Robert S. McLaren1, Ph.D., Jaynish Patel1, Ph.D., Carolyn R. Hill2, M.S., Margaret C. Kline2, M.S., John M. Butler2, Ph.D., and Douglas R. Storts1, Ph.D.
1Promega Corporation, 2800 Woods Hollow Road, Madison, WI 53711, U.S.A.
2National Institutes of Standards and Technology, 100 Bureau Drive, Gaithersburg, MD 20899, USA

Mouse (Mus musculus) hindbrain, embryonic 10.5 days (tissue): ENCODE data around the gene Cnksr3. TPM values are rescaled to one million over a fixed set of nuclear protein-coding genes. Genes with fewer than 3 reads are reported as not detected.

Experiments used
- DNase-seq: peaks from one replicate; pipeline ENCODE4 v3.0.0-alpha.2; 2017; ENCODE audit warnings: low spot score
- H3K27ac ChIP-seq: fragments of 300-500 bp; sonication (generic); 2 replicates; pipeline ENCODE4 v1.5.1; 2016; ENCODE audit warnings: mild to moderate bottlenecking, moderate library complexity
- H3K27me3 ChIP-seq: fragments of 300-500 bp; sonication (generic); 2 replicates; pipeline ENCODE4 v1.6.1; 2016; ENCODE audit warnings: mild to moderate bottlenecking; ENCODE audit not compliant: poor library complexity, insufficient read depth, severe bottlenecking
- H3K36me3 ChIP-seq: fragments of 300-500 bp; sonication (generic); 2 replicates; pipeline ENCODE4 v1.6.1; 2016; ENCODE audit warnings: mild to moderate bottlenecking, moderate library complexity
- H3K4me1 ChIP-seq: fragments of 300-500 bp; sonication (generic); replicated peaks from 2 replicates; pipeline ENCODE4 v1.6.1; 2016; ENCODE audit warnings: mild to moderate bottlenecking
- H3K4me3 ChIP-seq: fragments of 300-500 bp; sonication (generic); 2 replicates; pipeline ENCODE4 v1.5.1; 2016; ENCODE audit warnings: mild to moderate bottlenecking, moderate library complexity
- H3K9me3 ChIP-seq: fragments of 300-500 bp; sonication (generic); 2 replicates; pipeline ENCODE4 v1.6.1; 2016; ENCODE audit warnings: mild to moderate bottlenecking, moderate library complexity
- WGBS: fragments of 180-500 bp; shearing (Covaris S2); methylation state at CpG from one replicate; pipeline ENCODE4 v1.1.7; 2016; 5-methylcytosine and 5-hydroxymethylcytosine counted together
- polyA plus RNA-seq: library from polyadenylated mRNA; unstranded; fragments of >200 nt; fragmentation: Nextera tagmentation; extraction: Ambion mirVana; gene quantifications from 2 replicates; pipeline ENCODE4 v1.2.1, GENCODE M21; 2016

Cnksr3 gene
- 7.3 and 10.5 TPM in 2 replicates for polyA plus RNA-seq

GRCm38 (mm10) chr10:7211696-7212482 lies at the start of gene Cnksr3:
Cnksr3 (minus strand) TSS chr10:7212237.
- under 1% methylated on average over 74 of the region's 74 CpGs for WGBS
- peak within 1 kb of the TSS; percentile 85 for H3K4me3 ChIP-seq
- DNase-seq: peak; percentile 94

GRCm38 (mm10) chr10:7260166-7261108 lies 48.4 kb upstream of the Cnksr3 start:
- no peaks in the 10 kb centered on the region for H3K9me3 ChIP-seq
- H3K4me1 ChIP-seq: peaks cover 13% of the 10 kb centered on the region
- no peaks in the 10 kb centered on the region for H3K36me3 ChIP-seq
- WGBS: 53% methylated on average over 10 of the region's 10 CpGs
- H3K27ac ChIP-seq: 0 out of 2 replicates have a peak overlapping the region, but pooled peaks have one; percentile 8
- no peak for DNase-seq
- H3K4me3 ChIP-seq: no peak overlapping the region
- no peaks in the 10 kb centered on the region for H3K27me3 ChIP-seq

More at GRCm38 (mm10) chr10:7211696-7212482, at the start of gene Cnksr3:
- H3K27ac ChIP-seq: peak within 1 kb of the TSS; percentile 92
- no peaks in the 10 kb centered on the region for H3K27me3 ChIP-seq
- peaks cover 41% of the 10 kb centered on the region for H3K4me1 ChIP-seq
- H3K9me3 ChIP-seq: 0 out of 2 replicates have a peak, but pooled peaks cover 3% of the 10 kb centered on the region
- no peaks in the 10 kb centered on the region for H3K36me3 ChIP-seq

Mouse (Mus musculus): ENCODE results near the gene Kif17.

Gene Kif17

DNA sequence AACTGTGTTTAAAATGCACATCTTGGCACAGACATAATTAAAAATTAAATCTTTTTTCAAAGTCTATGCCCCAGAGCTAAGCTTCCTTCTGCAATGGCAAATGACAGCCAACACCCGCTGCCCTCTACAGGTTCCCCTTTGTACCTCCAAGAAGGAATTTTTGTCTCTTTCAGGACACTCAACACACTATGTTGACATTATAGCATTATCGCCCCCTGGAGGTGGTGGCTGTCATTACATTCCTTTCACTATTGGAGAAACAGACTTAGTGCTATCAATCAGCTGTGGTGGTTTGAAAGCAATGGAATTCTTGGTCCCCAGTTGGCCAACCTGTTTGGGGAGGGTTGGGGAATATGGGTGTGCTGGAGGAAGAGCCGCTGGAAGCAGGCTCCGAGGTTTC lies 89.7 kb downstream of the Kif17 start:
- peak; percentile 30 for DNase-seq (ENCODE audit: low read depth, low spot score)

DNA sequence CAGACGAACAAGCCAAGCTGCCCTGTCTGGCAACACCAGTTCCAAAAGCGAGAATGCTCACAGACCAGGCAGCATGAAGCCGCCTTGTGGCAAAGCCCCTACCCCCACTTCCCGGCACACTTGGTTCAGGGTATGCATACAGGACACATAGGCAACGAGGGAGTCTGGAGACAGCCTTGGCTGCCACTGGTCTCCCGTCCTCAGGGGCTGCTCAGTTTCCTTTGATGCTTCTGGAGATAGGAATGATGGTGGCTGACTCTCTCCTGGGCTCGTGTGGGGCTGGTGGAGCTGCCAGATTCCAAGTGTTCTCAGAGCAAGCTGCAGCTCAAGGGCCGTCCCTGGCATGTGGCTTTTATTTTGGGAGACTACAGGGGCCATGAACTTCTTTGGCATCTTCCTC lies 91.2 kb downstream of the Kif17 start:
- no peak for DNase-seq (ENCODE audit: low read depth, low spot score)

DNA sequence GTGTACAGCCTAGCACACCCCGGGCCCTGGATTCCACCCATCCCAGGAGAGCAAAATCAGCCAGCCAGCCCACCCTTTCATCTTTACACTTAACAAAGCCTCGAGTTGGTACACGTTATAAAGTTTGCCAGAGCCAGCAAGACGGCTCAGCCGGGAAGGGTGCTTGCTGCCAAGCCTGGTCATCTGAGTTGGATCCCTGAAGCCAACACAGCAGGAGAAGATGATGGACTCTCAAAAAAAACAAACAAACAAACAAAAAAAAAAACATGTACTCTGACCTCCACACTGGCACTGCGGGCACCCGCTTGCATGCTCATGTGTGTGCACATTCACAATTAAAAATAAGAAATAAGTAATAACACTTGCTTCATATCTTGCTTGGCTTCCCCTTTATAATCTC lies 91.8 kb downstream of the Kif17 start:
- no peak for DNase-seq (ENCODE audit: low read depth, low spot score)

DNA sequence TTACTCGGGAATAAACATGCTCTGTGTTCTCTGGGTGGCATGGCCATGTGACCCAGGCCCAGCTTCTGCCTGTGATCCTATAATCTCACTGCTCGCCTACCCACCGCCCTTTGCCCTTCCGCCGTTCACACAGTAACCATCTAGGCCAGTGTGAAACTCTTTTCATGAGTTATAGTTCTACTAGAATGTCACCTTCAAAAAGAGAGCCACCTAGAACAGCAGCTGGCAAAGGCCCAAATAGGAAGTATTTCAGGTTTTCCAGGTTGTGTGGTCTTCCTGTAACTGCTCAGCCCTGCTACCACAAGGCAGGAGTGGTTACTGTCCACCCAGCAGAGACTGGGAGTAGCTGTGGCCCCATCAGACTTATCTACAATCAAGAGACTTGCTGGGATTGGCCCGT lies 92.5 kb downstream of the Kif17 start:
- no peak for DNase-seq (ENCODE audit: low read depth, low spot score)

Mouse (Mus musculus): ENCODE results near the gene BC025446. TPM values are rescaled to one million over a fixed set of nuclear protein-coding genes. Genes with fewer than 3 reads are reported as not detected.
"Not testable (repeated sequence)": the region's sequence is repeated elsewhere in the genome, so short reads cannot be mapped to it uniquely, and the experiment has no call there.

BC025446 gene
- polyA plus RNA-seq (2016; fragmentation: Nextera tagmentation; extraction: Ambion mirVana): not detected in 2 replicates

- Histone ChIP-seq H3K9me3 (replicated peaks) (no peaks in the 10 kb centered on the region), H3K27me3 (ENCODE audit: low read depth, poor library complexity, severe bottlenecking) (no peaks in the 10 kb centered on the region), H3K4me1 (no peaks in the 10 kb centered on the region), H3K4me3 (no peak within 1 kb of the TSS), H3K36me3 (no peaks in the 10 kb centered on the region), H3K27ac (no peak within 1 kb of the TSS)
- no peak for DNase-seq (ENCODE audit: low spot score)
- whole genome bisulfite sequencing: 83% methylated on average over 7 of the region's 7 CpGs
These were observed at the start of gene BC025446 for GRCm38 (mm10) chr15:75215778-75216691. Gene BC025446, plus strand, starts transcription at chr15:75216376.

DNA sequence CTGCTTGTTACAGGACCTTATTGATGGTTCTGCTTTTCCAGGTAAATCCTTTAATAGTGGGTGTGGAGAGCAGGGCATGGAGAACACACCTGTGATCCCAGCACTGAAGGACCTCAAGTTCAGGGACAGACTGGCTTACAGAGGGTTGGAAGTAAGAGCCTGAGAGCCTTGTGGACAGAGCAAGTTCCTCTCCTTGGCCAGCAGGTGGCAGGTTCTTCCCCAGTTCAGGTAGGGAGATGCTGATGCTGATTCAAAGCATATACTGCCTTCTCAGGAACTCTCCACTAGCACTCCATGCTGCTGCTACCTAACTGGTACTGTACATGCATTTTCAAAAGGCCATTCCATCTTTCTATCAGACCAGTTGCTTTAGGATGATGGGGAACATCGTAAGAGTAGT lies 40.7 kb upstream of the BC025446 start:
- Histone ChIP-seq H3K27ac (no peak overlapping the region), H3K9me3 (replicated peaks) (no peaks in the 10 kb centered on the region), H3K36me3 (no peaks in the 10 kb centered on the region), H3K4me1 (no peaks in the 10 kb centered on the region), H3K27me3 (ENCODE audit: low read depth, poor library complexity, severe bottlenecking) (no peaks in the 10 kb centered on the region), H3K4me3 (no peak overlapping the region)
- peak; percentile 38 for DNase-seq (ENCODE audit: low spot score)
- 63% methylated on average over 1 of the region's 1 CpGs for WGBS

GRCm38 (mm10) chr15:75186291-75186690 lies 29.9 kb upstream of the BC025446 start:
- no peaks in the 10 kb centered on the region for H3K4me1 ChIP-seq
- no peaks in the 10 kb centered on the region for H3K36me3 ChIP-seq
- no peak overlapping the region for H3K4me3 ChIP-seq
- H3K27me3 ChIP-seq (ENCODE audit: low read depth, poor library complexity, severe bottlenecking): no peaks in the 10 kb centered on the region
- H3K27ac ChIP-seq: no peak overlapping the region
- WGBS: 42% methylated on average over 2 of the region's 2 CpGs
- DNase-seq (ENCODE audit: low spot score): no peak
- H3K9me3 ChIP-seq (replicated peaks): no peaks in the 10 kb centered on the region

The SE33 locus is one of the most polymorphic markers used in human identification. However, it also possesses a higher mutation rate than other STR loci which results in multiple microvariants both within the repeat and in the flanking regions. Such flanking region mutations can generate discordant allele calls between multiplexes using different primer pairs. Classically such discordance is due to a mutation within a primer binding site. However, a discordance observed in samples of primarily West African descent between the PowerPlex® ESI 17 and ESX 17 Systems does not fall in this category. The root cause is a set of up to three separate SNPs residing within the PowerPlex® ESI 17 SE33 amplicon, which are capable of disrupting a stem-loop structure present in the wild-type sequence. These mutations retard the migration of the amplicon on capillary electrophoresis by 0.6 to 0.9 bases relative to the wildtype amplicon. As single-stranded DNA with a partial double-stranded region is known to migrate faster these data are consistent with a stem-loop structure forming in the wild-type sequence post-electrokinetic injection while the mutants are unable to form this structure and hence migrate normally. Formation of a stem-loop (even one with a ΔG of only –5.77kcal/mol) is due to an inability to precisely control the temperature on the exposed cathode end of an array, thereby resulting in an incomplete denaturing environment. To alleviate this discordance we developed a new SE33 primer set for inclusion in the PowerPlex® ESI 17 Pro System. This change allows robust amplification of DNA samples containing these SNPs without the migration shift caused by these mutations. As the 3′ end of these new primer pairs are of the exact same sequence as those found in the PowerPlex® ESX 17 System, there is expected to be minimal if any affect on concordance. Finally the charges to this primer pair have been shown to eliminate nonspecific amplification seen in some casework samples with the PowerPlex® ESI 17 System.